It’s getting hot in here

Published: September 9, 2012
Where there’s smoke, there’s the smoking hot Meesha Shafi! Anam Mansuri catches up with the globetrotting starlet for a behind-the-scenes look at the ladywho has set the world of showbiz on fire. PHOTO : ATHER SHEHZAD

Where there’s smoke, there’s the smoking hot Meesha Shafi! Anam Mansuri catches up with the globetrotting starlet for a behind-the-scenes look at the ladywho has set the world of showbiz on fire. PHOTO : ATHER SHEHZAD

Where there’s smoke, there’s the smoking hot Meesha Shafi! Anam Mansuri catches up with the globetrotting starlet for a behind-the-scenes look at the ladywho has set the world of showbiz on fire. PHOTO : ATHER SHEHZAD
Where there’s smoke, there’s the smoking hot Meesha Shafi! Anam Mansuri catches up with the globetrotting starlet for a behind-the-scenes look at the ladywho has set the world of showbiz on fire. PHOTO : ATHER SHEHZAD
Where there’s smoke, there’s the smoking hot Meesha Shafi! Anam Mansuri catches up with the globetrotting starlet for a behind-the-scenes look at the ladywho has set the world of showbiz on fire. PHOTO : ATHER SHEHZAD
Where there’s smoke, there’s the smoking hot Meesha Shafi! Anam Mansuri catches up with the globetrotting starlet for a behind-the-scenes look at the ladywho has set the world of showbiz on fire. PHOTO : ATHER SHEHZAD
Where there’s smoke, there’s the smoking hot Meesha Shafi! Anam Mansuri catches up with the globetrotting starlet for a behind-the-scenes look at the ladywho has set the world of showbiz on fire. PHOTO : ATHER SHEHZAD

Meesha Shafi is one sexy b****. “Sexy” because she just can’t help it — put an attay ki bori on her lean frame and dump a pail of dirty water over her head and Shafi will still manage to look like she’s posing for a high fashion editorial. “B****” because she’s good at almost everything she does and she knows it. Also, she makes the rest of us look bad by comparison.

As far as interviews go, this one just doesn’t seem to be working for me. We’re sitting on a lovely terrace in Shafi’s Lahore home, sipping on coffee as birds chirp in the background. But in contrast to the idyllic surroundings, the chemistry between us is awkward to say the least.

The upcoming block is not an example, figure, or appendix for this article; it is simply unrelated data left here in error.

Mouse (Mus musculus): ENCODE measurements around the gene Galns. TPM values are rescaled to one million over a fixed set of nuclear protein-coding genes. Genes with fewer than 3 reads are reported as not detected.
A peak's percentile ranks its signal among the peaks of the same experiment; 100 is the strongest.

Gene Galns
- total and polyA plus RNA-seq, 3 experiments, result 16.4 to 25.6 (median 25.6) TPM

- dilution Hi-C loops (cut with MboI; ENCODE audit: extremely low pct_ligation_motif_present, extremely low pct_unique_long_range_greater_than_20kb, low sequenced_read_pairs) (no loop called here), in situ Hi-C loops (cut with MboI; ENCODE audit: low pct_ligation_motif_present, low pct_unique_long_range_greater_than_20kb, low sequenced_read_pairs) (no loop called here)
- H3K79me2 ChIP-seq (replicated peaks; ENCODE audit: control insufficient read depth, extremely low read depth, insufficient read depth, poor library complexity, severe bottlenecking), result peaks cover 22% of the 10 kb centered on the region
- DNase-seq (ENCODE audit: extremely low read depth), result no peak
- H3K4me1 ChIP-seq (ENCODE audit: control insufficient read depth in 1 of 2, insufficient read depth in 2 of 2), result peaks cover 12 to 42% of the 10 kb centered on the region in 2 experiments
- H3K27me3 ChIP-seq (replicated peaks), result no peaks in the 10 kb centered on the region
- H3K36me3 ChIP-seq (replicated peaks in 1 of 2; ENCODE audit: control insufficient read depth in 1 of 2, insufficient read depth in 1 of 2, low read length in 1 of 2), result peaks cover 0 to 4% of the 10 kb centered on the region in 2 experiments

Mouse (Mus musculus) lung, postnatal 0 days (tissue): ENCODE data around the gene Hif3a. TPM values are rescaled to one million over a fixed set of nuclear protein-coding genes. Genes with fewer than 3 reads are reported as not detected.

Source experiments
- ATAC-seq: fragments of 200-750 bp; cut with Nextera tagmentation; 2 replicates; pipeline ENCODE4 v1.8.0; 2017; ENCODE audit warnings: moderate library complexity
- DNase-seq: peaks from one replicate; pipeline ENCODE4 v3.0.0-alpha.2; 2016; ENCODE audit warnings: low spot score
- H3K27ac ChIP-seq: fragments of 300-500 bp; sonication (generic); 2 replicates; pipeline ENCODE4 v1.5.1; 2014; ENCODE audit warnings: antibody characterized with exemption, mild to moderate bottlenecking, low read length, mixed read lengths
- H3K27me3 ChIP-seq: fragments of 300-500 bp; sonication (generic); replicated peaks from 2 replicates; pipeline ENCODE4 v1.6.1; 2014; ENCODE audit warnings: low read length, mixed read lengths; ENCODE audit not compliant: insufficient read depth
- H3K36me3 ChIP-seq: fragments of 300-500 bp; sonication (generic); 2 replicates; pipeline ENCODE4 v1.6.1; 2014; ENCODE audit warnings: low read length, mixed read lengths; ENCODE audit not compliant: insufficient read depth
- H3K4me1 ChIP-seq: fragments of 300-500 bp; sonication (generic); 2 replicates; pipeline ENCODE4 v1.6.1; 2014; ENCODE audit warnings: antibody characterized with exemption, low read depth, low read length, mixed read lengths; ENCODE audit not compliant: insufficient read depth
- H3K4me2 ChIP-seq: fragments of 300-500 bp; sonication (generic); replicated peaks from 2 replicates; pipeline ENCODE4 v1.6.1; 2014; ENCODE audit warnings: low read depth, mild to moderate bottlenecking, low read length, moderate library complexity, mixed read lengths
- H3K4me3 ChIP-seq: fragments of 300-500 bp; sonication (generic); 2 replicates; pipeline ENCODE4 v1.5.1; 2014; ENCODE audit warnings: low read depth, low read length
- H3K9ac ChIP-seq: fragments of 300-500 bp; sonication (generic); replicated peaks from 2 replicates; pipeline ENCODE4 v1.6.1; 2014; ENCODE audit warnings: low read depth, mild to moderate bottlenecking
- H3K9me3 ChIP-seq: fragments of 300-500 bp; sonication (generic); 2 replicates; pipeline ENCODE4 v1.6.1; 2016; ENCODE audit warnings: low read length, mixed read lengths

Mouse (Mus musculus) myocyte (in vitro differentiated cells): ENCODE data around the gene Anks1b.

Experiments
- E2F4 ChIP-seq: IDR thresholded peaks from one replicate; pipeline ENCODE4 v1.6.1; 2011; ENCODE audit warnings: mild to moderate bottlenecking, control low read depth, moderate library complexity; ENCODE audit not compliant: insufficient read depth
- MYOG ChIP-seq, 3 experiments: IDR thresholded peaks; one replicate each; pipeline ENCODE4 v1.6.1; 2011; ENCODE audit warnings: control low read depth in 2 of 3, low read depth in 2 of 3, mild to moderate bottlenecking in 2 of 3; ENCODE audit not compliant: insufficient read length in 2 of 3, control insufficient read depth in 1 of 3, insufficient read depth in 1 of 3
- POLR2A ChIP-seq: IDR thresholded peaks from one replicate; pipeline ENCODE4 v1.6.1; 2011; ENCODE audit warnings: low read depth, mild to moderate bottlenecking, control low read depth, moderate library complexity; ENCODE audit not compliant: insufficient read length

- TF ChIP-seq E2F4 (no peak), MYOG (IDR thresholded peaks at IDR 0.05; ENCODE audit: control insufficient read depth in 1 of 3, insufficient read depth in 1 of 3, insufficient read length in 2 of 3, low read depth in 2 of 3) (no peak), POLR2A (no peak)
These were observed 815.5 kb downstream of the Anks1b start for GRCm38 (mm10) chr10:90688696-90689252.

Our introduction to each other does not contain any extraneous social niceties, no flowery language or complimenting of each others’ clothes. She stares at me with a steely gaze as she sips her coffee, daring me to begin questioning her.

When I do, many of my open-ended questions about Shafi’s career warrant a demand to be more specific, upon which answers are produced down to the factual tee, devoid of any funny anecdotes, endearing neuroses or silly regrets that might give me colour for my story. ‘Oh boy,’ I think, ‘this is going to be fun.’

I had been forewarned about this: her stand-offish nature, no-nonsense attitude and blunt statements — an impression that doesn’t really fit in with the cute bob haircut, MnM tattoo on her arm and colorful wardrobe choices that stand out in her photographs or at social events.

Apparently, this is how Shafi is, and always has been — take it or leave it. I take it, because while this situation may be uncomfortable, it is surprisingly refreshing.

Her attitude certainly seems to have worked in her favour. Most of what she has dabbled in has hit it big. Really big.

From her first ever acting stint at 17, as Jawad Ahmed’s girlfriend in the video Bin Teray Kya Hai Jeena which was nationally adored, to her singing performance in Coke Studio with Arif Lohar, a video that two years later remains the most watched Coke Studio song ever, with 10 million views crossed just last week.

Her foray into modelling has resulted in countless ramp shows, a brand ambassador-ship for L’Oreal Paris, magazine covers and editorials in international publications as high brow as L’Officiel and Vogue India.

What would be a career high point for most others is only the beginning for Meesha and she is now about to appear in four (yes, four) movies.

In addition to the Hollywood production The Reluctant Fundamentalist, directed by award-winning filmmaker Mira Nair, that recently launched the Venice Film Festival, Shafi is also waiting for the release of Waar, a Lollywood film directed by Bilal Lashari.

Then she is also currently filming for a Bollywood movie titled Bhaag Milkha Bhaag, directed by Rakesh Om Prakash Mehra of Rang De Basanti fame. Here, she plays one of the love interests of legendary Olympic runner Milkha Singh, who in turn is being played by Farhan Akhtar.

She has also just signed on to a Hollywood production The Tournament of Shadows, a biopic set in the 1800s and directed by Jamil Dehlavi.

All this means that Shafi, a Pakistani model/singer who has just hit 30, is a mom and has never acted in a film before is attracting the kind of attention professional actors would sell their souls for.

Best of all, these opportunities seem to have simply walked up to her doorstep and presented themselves. “I don’t agree with the idea of approaching people and recommending myself. I think it’s kind of awkward and cheap,” she says firmly.